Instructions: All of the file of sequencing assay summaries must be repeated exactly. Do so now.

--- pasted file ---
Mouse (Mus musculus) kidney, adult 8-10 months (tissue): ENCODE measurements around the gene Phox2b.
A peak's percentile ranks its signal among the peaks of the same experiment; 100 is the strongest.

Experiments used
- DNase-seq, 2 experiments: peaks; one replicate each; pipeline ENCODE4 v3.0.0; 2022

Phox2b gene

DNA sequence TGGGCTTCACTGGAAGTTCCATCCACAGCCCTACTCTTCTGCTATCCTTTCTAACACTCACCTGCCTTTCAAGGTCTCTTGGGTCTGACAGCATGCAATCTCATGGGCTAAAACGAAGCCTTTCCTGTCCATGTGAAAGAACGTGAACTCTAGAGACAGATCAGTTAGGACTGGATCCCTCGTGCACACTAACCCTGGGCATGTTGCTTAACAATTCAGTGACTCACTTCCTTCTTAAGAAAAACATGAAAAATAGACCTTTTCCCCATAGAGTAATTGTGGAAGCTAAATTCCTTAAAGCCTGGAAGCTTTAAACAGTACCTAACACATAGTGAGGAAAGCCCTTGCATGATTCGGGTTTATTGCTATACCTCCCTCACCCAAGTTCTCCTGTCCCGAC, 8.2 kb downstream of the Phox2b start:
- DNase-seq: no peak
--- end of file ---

Mouse (Mus musculus) kidney, adult 8-10 months (tissue): ENCODE measurements around the gene Phox2b.
A peak's percentile ranks its signal among the peaks of the same experiment; 100 is the strongest.

Experiments used
- DNase-seq, 2 experiments: peaks; one replicate each; pipeline ENCODE4 v3.0.0; 2022

Phox2b gene

DNA sequence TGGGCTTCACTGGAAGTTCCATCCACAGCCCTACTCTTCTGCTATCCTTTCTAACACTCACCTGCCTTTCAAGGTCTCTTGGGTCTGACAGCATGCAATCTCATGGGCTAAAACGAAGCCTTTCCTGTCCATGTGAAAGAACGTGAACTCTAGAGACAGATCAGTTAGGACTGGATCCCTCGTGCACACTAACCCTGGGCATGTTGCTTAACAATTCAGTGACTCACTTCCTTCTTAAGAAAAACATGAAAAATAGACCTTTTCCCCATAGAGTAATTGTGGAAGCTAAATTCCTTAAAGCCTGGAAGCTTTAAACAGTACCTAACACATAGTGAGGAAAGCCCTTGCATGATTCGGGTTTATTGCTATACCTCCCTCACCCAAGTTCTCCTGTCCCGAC, 8.2 kb downstream of the Phox2b start:
- DNase-seq: no peak